Today my biggest supporter, my best friend, my mentor and the best woman I have ever known passed away peacefully at the age of 90.
I can never come close to thanking her enough for being the amazing mother she was to me. There will never be a day that I do not think of her, miss her and attempt to be the kind and loving person she was.
In honor of her, I am re-posting a Mother’s Day piece about my awesome Mom with a few additional facts:
Her family was from Chile and she was the only one born in the United States. New Jersey to be exact.
Her maiden name was Viola De La Parra.
She spoke Spanish first, French second and English was her third language.
She hated mayonaise.
She lost her father to pneumonia when she was 9 years old.
During the Depression, her mother opened up her home as a boarding house to make ends meet for her four children. Most of the boarders were traveling vaudevillians who would spend hours teaching my mom how to tap dance.
She met my father on a blind date.
She discovered she was a very gifted watercolorist when she was about 60 years old.
She believed in reincarnation. So, good thing the world will get to have her back again because we need more humans like her among us.
“An ounce of mother is worth a ton of priest”
- Spanish proverb
With Mother’s Day here, I feel compelled to write about the most influential person in my life – my mother. Her name is Viola and she just turned 89. She is in the final stages of dementia but continues to smile through it all like a champ.
If you think about it, dementia has its benefits. You can see the same movie or read the same book over and over and enjoy it just as much the first time as the tenth. And my stupid jokes and stories are always hilarious and fascinating no matter how many times I repeat them. So, in short, an 89-year-old with dementia is my perfect audience.
Here are some Viola-isms and Viola-facts:
“Always leave a bathroom cleaner than you found it or you’ll never be invited back.” To my knowledge, there are much bigger reasons to not invite me back to your home than this.
She has a terrible singing voice. She sounds just like Alfalfa from Little Rascals. It’s really quite disturbing.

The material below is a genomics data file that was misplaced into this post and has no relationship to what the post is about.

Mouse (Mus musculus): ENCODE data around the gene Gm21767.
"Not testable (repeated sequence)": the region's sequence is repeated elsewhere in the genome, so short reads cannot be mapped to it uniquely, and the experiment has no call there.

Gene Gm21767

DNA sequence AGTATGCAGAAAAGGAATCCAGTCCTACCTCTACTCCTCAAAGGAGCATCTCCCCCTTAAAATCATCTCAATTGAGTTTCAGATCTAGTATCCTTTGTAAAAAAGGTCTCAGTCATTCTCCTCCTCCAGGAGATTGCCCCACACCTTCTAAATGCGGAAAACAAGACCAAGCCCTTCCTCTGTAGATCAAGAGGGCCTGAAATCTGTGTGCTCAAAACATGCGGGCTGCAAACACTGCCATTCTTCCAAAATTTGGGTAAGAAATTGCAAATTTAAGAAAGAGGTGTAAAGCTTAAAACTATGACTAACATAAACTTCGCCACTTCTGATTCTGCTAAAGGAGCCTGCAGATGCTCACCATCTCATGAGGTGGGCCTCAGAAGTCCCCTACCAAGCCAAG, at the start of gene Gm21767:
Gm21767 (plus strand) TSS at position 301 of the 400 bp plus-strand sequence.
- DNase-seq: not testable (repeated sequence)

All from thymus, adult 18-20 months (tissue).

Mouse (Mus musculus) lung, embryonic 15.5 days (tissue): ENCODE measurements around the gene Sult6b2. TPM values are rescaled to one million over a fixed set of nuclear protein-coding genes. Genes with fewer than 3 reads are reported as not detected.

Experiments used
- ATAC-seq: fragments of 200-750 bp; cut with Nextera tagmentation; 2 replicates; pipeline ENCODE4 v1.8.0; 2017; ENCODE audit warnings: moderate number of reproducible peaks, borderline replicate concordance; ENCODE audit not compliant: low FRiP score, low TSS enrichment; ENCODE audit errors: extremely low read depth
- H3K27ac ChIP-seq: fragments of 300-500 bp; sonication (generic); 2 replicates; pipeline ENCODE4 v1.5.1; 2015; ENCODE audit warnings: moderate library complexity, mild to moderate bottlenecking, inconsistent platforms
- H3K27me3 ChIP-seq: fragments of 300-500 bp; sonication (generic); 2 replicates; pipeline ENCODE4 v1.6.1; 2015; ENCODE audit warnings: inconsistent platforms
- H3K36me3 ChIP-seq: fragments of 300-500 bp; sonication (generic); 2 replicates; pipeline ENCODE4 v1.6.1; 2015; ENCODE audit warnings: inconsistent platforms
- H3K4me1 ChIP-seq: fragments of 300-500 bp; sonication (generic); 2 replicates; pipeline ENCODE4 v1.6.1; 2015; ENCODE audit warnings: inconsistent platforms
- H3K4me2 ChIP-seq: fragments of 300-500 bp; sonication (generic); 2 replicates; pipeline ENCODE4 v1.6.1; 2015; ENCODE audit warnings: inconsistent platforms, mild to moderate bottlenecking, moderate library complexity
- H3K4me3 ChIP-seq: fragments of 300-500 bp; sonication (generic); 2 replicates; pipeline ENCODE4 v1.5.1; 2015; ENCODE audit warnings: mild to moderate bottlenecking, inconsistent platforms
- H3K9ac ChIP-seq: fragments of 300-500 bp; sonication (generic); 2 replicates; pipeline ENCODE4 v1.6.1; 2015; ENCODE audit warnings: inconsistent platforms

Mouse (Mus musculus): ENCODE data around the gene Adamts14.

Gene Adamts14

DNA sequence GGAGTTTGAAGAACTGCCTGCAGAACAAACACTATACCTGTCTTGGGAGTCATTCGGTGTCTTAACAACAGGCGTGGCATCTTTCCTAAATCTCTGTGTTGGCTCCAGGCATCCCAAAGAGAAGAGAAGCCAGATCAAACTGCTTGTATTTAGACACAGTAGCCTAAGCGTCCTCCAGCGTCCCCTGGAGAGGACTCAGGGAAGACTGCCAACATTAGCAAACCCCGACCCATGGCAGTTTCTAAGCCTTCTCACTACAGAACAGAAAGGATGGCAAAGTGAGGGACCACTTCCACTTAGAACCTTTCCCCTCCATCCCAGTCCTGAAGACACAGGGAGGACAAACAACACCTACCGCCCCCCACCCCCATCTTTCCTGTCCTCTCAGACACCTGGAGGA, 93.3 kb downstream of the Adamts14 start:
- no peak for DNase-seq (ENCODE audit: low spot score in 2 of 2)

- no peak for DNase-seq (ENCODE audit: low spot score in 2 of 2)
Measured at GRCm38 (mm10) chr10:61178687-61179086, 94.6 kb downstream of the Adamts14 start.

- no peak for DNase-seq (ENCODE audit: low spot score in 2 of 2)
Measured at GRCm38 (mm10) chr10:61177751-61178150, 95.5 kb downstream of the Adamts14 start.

Uncannily, she knew the moment I lost my virginity because I abruptly stopped talking about and asking questions about sex.
“Even the strongest man on earth cannot properly squeeze the water out of a sponge with one hand.” I have no idea how to prove or disprove this theory. But, she stated it with such conviction, I have to believe she has somehow witnessed this.
She taught me that to judge people was a waste of time. You wouldn’t judge a kindergartener for not acting like an MBA student so think about what “spiritual grade” a person might be in. (I am clearly in some sort of Special Education department.)
My mom always reminded me of Edith Bunker. Seemingly a bit ditzy on the outside but solid and smarter than everyone else in the room on the inside.
She graduated with a degree in Psychology with a minor in Latin Studies the same year I graduated from high school. She could psychoanalyze you in Spanish, thereby making you feel decidedly paranoid.
She regaled me and my friends at Mom’s Weekend in college about how terrific sex is after 50. The truth of this remains to be seen.
“I’ve taught my kids to be able to eat dinner with a king.” This skill has never been tested.
So, on Mother’s Day, I thank you, Vi, for being my biggest fan, my most honest critic, and my guide through the numerous missteps of my life with unwavering love and loyalty. I will always remember these things, even if you can’t anymore.